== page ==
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Judge Brett Kavanaugh’s Bad Character Has Nothing to Do With His Bad Politics
Published on Wednesday, October 03, 2018
photo above: The unhappy coincidence of morally outrageous politics and character found in Judge Kavanaugh is just that—a coincidence, if not a wholly improbable one. (Photo: Drew Angerer / Getty)
WN: And Hitler was apparently an animal lover…
No saint is without a past; no sinner is without a future.
Brett Kavanaugh’s politics are bad—not in the sense that they are sloppy or imprecise, but in the sense that they consistently curtail bodily autonomy and individual freedoms.
While his legal record is perhaps not as bad as it might be with regard to criminal cases, his decisions on national security make up for it with indefinite detentions to spare. His stance on the unassailable nature of executive power alone should disqualify him from the U.S. Supreme Court while a president is under FBI investigation. Yet, as so often happens with this administration, Americans are faced with a veritable cornucopia of a candidate’s failings.
Brett Kavanaugh’s character is also bad—in the sense that the multiple, credible allegations against him display a consistent inability to see women as fully human. Instead, as Lili Loofbourrow argued in Slate, these women become props in a drama of “toxic homosociality.” His Thursday hearing before the Senate Judiciary Committee provided a dramatic encore of that homosociality, as he performed rage for President Donald Trump and the Senate Republicans, over the bodies and voices of Christine Blasey Ford, multiple female senators, and Rachel Mitchell, the female prosecutor hired to question him.
In retrospect, it seems inevitable that a man with these politics would have this character. It feels natural—intuitive, even: a small step from the intimate violence of attempted rape to the legal violence of denying Jane Doe an abortion. But this kind of straight line, from what we might loosely call “character” or “temperament” to politics, assumes that “character” is something that is consistent, stable, and entirely knowable from actions that others have both observed and reported. The same argument that connects Kavanaugh’s bad character to his bad politics, in other words, implicitly admits the converse: that good politics are a sign of good character.We know this is not true. Ted Kennedy placed so little value on a woman’s life that he not only left her to drown but neglected to report the incident for more than nine hours while running political damage control. Later in his life he had a 100 percent rating from NARAL and Planned Parenthood. Women’s groups such as NOW referred to him as a “women’s rights champion” after his death. President Bill Clinton vetoed the obscenely named “Partial-Birth Abortion Ban Act” and appointed Ruth Bader Ginsburg to the Supreme Court. He also has been accused of sexual harassment by multiple women and had an inherently coercive affair with Monica Lewinsky. He has never apologized. Harvey Weinstein gave generously to both President Barack Obama’s and Hillary Clinton’s campaigns; he has allegedly raped, assaulted, or harassed more than a dozen women.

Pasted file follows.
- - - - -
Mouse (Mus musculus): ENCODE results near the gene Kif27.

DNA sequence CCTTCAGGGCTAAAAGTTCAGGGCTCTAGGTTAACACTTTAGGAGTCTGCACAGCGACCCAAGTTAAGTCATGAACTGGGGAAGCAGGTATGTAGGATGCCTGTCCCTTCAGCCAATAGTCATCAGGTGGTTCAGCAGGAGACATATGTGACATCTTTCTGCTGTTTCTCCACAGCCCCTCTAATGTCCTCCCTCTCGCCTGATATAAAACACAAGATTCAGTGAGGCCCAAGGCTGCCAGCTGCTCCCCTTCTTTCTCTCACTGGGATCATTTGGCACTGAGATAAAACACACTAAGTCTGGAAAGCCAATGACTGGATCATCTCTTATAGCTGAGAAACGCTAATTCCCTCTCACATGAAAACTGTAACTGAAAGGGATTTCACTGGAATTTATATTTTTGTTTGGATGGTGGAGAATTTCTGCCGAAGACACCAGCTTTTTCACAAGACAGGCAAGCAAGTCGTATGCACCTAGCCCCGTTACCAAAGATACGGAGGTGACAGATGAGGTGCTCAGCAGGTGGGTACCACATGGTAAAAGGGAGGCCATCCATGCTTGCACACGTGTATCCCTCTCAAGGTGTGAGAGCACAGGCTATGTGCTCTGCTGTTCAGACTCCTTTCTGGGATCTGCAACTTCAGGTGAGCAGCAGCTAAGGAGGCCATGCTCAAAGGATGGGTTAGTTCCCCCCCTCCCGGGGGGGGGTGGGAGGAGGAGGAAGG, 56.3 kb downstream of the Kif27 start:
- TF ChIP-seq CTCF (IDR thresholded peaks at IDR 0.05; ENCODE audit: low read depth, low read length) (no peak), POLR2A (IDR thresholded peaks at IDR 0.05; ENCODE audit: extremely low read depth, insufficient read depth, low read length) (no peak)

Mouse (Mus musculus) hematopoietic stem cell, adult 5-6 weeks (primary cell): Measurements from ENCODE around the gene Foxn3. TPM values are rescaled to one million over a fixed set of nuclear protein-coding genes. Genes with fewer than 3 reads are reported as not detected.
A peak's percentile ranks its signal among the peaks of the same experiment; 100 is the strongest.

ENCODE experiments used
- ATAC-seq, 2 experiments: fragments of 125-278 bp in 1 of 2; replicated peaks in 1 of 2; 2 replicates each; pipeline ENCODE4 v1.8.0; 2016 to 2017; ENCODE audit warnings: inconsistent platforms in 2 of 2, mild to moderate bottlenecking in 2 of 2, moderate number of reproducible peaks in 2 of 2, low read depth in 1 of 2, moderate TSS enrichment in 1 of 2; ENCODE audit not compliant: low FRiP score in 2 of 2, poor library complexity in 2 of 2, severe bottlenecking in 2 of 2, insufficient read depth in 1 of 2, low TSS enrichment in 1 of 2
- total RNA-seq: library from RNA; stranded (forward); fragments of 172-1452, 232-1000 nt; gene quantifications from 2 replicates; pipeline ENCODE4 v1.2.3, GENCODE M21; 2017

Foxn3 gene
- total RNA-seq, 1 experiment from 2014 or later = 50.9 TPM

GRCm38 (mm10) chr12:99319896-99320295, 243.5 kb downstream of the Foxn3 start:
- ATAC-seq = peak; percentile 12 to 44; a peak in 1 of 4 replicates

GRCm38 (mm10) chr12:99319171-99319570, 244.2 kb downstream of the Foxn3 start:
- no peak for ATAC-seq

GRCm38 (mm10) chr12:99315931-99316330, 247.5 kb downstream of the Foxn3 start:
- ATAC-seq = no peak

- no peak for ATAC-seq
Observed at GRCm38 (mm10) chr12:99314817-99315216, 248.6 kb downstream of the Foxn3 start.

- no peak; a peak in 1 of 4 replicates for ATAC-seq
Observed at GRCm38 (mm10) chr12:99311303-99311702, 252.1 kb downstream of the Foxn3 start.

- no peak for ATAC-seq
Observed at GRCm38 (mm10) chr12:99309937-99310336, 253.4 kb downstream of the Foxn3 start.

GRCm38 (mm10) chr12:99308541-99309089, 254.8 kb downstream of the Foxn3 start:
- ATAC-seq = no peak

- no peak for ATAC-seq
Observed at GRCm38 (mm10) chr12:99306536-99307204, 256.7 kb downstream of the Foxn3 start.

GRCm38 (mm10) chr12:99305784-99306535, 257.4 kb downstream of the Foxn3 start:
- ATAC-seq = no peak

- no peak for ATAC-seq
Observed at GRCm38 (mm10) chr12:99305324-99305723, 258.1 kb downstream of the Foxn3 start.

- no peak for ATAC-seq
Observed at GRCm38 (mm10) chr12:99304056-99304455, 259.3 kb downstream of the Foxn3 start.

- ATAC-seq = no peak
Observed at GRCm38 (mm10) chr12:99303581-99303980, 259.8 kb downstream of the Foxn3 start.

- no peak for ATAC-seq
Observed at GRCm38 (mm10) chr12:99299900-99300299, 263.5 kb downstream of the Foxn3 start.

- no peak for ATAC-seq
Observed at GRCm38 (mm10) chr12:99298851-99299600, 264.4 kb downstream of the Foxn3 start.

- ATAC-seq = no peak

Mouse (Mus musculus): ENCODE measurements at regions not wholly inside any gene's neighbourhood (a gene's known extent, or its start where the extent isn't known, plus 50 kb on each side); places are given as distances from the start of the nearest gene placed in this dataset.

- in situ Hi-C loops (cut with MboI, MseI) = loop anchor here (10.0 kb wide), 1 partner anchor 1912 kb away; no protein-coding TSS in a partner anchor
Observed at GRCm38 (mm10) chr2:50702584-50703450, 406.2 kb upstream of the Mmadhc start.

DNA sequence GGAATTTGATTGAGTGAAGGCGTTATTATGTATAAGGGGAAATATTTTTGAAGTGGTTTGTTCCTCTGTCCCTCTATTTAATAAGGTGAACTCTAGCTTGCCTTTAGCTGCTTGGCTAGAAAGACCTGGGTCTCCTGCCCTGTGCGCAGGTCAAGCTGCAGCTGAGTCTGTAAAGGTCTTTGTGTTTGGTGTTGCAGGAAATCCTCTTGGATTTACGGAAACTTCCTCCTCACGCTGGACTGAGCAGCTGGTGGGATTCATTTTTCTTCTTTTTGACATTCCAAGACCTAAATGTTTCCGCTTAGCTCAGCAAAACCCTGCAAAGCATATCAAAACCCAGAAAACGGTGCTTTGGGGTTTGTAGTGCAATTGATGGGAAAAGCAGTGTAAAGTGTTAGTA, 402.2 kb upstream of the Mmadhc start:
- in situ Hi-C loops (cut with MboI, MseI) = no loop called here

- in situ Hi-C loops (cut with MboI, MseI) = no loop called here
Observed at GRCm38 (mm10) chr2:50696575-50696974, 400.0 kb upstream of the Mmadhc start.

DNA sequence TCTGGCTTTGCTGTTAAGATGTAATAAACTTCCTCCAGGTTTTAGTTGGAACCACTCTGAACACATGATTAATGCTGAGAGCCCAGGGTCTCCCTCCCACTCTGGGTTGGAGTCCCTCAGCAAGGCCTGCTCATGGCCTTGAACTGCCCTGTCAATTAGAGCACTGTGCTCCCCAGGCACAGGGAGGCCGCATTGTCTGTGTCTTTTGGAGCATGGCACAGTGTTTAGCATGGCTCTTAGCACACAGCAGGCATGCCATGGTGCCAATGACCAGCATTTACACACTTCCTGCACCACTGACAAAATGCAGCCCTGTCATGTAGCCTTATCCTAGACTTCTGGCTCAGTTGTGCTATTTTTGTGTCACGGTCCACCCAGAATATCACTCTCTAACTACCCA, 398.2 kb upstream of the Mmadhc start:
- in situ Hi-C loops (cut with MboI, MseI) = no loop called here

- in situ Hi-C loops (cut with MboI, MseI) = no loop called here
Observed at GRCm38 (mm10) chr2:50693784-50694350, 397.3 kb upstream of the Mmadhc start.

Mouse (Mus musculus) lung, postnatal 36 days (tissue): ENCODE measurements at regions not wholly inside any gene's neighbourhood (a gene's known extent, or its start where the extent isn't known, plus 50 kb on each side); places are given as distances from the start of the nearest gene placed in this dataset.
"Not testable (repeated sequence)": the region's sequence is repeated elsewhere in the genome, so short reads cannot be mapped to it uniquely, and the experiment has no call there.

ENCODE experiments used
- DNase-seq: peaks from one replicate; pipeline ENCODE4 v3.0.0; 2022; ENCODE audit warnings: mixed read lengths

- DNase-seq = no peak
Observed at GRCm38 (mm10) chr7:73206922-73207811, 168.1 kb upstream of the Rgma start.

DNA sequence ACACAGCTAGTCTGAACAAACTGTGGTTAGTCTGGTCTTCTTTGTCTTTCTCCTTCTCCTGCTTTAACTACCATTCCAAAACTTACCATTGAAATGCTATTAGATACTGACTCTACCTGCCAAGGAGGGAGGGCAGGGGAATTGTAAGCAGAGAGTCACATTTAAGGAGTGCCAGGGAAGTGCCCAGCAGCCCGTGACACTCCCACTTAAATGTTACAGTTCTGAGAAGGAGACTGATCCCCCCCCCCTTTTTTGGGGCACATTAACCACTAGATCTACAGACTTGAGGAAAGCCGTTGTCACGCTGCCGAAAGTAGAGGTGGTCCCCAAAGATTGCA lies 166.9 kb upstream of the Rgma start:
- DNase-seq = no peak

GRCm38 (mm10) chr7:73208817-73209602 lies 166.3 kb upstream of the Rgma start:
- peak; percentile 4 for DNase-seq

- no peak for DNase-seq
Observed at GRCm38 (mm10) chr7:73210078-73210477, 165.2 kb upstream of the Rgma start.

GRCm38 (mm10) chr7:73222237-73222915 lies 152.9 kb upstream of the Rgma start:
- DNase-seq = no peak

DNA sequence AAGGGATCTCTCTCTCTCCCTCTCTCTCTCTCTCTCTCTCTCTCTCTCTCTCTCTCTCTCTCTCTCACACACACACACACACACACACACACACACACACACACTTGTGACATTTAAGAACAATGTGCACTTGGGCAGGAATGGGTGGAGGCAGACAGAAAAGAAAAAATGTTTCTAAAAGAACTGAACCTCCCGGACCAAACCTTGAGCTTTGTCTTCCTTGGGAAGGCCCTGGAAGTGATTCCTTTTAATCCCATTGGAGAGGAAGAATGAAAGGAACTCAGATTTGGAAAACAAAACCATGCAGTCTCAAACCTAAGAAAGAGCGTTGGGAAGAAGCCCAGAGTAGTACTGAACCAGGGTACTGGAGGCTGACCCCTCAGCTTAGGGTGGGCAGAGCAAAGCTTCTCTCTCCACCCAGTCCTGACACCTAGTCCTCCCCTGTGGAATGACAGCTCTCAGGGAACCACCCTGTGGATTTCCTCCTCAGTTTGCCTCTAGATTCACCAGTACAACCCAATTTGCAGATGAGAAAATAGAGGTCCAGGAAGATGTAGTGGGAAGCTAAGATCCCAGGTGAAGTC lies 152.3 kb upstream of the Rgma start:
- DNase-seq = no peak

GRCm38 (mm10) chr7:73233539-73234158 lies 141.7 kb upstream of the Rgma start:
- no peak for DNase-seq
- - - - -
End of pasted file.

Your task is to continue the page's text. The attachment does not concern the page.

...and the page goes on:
Brett Kavanaugh’s character is also bad—in the sense that the multiple, credible allegations against him display a consistent inability to see women as fully human.
Please click on: Bad Character ⇐⇓⇑⇒Bad Politics?